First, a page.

Previously we discussed a clock in which the numbers going clockwise from the 12 o’clock position went up by sevens. Of course, we want to keep the numbers between 1 and 12, so when the number gets larger than 12, we subtract the 12 out. We start with the number 7 at the 1 o’clock position. When we add 7 to that, we get 14, but that’s bigger than 12, so we subtract 12 from 14 and the next number becomes 2. Notice that adding 7 and subtracting 12 is the same thing as subtracting 5, so we could also have explained what we’re doing by saying that for each step around the clock face, we either add 7 or subtract 5, whichever keeps us in the 1-to-12 range. When you do this, you get all the way around the clock, using each number exactly once. It sounds more complicated than it is; look at this picture:
We then realized we could do the same thing with musical notes, as there are 12 hours on the clock and also 12 different notes in an octave, and we ended up with this:
We mentioned that this was the equivalent of something called “The Circle of Fifths”. When we discussed intervals and inversions and all that, we determined that a perfect fifth is seven half steps in size, so you’d think we could keep making the notes go up by perfect fifths (or, to stay within the same octave, go down by the inversion of that interval, the five-half-step perfect fourth) and get all the way around our clock face.
Making a true circle of fifths
But there’s a catch! Recall that the designation “fifth” comes strictly from the note letter names. So C4 to G4 is a perfect fifth, but C4 to Abb4 is a diminished sixth, even though the pitches are the same. With this in mind, something odd happens if we try to go up by twelve perfect fifths.
Let’s try going clockwise. We start with C at the 12 o’clock position. Then, going up by perfect fifths (or, equivalently, down by perfect fourths) we have G, D, A, E, B, F#, C#, G#, D#, A#, E#, and finally B#. We did get to the same pitch, but not to the same note name.
Let’s try going counter-clockwise now, going up by perfect fourths (or, equivalently, down by perfect fifths). Here we go: C, F, Bb, Eb, Ab, Db, Gb, Cb, Fb, Bbb, Ebb, Abb, Dbb. Once again: same pitch, different note name.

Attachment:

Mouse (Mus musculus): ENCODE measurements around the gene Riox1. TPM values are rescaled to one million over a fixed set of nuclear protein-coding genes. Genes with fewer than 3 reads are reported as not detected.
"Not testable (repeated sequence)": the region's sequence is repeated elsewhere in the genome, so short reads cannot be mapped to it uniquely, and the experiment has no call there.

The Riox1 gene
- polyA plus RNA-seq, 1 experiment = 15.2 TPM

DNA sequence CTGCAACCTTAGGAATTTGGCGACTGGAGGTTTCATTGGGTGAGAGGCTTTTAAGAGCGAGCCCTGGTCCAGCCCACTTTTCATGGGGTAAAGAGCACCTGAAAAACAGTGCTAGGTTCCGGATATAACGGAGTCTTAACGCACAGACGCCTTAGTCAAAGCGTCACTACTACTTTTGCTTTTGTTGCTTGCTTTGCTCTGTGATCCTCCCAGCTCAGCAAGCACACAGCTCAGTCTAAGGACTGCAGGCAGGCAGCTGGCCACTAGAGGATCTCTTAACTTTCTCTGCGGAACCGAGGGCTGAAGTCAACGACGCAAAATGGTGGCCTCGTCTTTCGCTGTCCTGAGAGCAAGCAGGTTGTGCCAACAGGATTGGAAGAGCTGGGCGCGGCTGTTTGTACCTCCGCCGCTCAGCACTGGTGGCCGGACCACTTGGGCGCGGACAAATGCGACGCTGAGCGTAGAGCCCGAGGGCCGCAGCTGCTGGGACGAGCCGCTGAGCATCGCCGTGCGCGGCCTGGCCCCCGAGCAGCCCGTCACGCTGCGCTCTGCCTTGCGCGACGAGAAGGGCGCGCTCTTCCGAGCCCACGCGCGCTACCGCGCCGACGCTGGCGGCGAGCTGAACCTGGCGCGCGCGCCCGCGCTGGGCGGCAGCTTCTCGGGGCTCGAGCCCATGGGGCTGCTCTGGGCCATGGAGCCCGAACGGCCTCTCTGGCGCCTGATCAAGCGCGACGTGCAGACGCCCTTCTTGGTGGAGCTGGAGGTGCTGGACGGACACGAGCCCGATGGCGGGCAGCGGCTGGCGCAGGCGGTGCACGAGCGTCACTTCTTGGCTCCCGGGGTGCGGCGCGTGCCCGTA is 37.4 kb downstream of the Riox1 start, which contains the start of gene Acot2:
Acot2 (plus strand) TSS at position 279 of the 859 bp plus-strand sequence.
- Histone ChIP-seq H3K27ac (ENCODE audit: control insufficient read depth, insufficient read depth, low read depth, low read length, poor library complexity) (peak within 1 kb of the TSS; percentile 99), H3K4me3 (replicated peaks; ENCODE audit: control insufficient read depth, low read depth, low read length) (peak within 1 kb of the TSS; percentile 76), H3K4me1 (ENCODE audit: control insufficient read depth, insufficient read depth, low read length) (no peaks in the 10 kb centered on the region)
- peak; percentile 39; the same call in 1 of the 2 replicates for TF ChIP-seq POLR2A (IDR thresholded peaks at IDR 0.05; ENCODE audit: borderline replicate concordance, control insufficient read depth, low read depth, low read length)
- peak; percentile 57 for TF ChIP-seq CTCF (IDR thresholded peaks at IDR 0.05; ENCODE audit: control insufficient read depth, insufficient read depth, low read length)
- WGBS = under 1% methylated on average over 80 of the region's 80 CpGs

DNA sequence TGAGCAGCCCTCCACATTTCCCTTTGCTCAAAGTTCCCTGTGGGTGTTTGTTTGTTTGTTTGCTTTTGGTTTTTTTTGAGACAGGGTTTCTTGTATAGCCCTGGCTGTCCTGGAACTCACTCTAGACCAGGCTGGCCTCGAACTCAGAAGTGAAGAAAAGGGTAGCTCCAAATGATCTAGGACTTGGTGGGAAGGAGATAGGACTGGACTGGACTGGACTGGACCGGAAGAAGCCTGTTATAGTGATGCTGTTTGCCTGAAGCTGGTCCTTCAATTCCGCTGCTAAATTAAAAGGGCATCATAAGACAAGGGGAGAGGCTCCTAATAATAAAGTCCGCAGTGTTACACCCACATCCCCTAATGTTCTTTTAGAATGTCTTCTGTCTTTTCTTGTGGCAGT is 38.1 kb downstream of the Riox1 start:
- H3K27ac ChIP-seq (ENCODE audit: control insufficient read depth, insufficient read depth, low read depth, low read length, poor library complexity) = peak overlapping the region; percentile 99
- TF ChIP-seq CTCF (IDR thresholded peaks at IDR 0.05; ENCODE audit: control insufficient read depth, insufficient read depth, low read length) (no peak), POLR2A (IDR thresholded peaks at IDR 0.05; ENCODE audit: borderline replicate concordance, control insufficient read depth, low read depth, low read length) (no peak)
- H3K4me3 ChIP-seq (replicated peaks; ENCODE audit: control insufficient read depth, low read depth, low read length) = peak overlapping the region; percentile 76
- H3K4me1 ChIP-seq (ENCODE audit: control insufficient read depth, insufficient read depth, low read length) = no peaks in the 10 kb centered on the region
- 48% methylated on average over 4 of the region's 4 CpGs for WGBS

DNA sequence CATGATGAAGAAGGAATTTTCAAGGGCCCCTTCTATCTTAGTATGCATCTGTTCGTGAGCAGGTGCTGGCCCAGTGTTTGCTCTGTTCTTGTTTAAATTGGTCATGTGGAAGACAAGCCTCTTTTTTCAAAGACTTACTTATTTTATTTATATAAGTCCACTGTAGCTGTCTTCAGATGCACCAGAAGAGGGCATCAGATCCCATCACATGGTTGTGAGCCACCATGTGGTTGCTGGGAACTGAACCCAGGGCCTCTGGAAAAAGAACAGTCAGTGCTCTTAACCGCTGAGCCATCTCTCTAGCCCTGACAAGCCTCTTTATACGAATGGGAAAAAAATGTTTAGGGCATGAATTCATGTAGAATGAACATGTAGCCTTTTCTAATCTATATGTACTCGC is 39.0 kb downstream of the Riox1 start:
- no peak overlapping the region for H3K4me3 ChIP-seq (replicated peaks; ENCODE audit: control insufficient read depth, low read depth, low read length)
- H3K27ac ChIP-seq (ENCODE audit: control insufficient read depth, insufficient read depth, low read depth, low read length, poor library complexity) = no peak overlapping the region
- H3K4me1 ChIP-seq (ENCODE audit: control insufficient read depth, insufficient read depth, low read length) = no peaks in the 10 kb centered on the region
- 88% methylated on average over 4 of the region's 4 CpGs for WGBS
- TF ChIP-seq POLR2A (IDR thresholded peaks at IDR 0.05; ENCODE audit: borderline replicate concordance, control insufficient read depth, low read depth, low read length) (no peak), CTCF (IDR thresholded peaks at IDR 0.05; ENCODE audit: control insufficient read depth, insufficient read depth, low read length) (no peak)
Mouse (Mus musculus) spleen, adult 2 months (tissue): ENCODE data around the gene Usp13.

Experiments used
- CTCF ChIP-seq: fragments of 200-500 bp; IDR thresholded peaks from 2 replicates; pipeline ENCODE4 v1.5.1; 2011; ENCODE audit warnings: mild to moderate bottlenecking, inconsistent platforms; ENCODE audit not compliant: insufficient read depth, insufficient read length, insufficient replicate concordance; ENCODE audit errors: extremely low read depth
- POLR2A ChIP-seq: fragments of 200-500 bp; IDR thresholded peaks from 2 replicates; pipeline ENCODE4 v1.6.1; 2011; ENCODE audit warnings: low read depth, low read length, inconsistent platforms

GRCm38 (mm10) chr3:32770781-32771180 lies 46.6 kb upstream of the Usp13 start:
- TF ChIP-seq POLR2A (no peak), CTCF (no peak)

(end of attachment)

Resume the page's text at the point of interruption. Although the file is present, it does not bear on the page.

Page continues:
So it would seem that we can’t literally create a circle of perfect fifths. Is music theory toying with us? How do musicians resolve this and represent a circle of fifths? Basically, they start from C and start going in both directions, making two tracks around the circle. If you want to travel all the way around the circle back to C, somewhere near the 6 o’clock mark you have to hop onto the other track. You can imagine in our original diagram that the clockwise direction continues on the outside track where the counter-clockwise direction moves on the inside. But in the approved musical version, the track ends after seven steps in either direction from C, so somewhere from 5 to 7 o’clock, you had better jump tracks. A picture should make this clear:
The tracks of the same color move by perfect fifths/fourths. Going clockwise from C, you’d follow the blue track, but to go all the way around, you must eventually jump to the red track near the bottom. Similarly, going all the way counter-clocwise, you’d have to jump from the red track to the blue track to get back around to C.
Why does the crossover occupy three positions? Why does each direction go seven steps? Why didn’t they just keep it simple and make you jump tracks at the 6 o’clock position? There are actually good reasons why the tracks go as far as they do and no farther, which we’ll explore next time.